HISTORY OF MARBLES DISPLAY
AT DUARTE HISTORICAL MUSEUM
By: Claudia Heller
Broken, faded and tattered, the box contained a few dozen marbles. The owner, Duartean Nick Montalvo, beamed as he lifted the lid revealing its contents which he proceeded to remove one by one while reciting the history of each. The box is known as a “time capsule” and the handmade marbles represent sixty years of marbles, a multigenerational collection going back to the 1840s up to the 1930s, handed down from fathers to sons for more than a century and a half.
At first glance they appear to be just marbles, but look closely and their personalities emerge. Nick explains each one in almost a reverent manner. They are like his personal friends and he treats each with respect. “Here is a Bennington, made of crockery,” he says. “And these are called ‘Chinas’ as they are made of porcelain and hand painted.” Among them is an Indian Blanket marble made in Germany, a latticing swirl which reveals a net of colors inside when under light, and a Lutz, sparkling with gold flakes. Glass hand-made marbles were cut from a cane of glass with a cup to make the round shape. Their tell-tale mark is a flat spot on top.
Machine produced marbles were made in Akron Ohio in the 1890s and as an example he introduces a promotional marble which sports the name Coca Cola. M.F. Christianson Company was the largest company producing machine made marbles until it went out of business in 1936. The Vitro Marble Company continued in business featuring character marbles such as Superman, Batman etc.
After WWII, there was a surplus of machines from which ball bearings were extracted for use as marbles.
And where do marbles nestle? Stuffed in a pocket is one way, but marble bags became popular and these too are in Nick’s collection. His favorite is a leather bag from the 1950s made by the House of Marbles. Nick says serious marble collectors need a jeweler’s loop or magnifying glass, and glass plant frogs on which to display the marbles.
Wild about marbles since childhood, it was a passion in which his daughters had little interest. Enter his son, Michael, 8, a third grader at La Fetra School in Glendora. It is a bond between the two and yes, they play! The most popular game is “ringers.” Each player gets 13 marbles which they place in a five foot circle. The opponent shoots a marble into the opponent’s circle in an effort to shoot their marbles out of the circle. For each marble shot out, the shooter gets 5 points. The first one to reach 50 points wins. In some games the players may choose to play “keepsies” where the player who shoots the marble out of the circle gets to keep it. If a player knuckles down over the circle line, he loses his turn. A marble player is called a “mibster” and marbles are often called “mibs.” Nick likes the way the game brings players face to face unlike the modern digital games.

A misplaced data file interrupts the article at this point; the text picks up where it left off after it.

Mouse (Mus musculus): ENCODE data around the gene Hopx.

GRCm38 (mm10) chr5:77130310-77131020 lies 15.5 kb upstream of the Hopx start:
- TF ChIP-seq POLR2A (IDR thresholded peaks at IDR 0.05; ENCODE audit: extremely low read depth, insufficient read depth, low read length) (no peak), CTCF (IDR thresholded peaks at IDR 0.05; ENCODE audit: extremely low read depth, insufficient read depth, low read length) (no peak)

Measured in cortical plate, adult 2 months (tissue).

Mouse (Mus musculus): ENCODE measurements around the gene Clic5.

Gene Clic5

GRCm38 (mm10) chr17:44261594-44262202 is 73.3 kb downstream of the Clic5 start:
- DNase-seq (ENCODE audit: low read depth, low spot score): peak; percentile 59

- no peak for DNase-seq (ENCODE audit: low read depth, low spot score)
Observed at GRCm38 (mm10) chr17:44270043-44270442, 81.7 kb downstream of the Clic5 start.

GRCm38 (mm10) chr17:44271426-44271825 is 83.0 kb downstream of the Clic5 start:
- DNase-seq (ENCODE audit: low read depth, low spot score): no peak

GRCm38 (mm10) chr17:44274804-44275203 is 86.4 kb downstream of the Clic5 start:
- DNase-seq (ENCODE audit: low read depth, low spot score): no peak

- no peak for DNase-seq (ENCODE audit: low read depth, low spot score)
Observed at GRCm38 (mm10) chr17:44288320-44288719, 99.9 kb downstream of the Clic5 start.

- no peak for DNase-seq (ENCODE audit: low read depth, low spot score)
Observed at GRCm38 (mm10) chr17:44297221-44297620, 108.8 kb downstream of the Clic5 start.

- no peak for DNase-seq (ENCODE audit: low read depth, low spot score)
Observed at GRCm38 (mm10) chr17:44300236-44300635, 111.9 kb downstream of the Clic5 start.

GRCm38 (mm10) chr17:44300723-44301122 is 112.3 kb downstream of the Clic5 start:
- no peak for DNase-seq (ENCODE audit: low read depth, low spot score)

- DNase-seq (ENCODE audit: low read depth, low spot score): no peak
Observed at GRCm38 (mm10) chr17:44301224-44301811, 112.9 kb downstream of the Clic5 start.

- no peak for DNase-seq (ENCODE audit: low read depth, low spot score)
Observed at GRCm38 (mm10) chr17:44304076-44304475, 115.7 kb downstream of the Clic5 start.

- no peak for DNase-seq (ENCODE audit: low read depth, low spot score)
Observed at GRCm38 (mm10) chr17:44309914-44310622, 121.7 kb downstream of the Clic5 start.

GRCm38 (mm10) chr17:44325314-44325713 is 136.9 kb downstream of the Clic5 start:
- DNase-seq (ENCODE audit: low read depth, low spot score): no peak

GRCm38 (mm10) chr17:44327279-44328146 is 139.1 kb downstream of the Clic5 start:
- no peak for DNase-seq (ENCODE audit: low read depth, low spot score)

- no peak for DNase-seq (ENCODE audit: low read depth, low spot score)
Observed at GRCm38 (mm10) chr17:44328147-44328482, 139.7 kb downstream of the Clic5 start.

Although his collection contains marbles from the 1800s, much older marbles exist. They have been found in Egyptian tombs, in Native Indian sites, in Druid burial grounds, and in many areas throughout Europe.
Nick has lived in Duarte since 1973. He went to Valley View School, Immaculate Conception, La Salle, and graduated from Duarte High School in 1983. He attended Art Center College of Design and Citrus College. His artistic side has served him well in construction work, building props for the movie industry, and in his personal life. The marble collection he shares with his son has grown over the years thanks to his constant visits to antique stores, estate sales, thrift stores and flea markets.
This historically significant collection is on display through November at the Duarte Historical Museum, 777 Encanto Parkway, in Duarte.
JOIN IN THE COMPETITION. FOR ADULTS AND CHILDREN ALIKE – OCTOBER 15, 11 A.M. AT THE MUSEUM IN ENCANTO PARK: PLAY A GAME OF KEEPSIES AND SHARPEN YOUR MARBLE SKILLS! LEARN ABOUT THE HISTORY OF THIS GAME WHICH WAS A MAINSTAY ON THE PLAYGROUND DURING PRE-DIGITAL DAYS. OR BRING YOUR JACKS OR PICK UP STICKS!
BELOW NICK MONTALVO AND HIS SON MICHAEL INSTALL THEIR MARBLE EXHIBIT AT THE MUSEUM. THEY PLAY OFTEN AND HAVE GREAT RESPECT FOR THE HISTORY OF THEIR COLLECTION.
ABOVE WE WITNESS A SERIOUS DISCUSSION ON MARBLES BETWEEN NICK MONTALVO AND ALAN HELLER. DID I HEAR A CHALLENGE INVOKED THERE?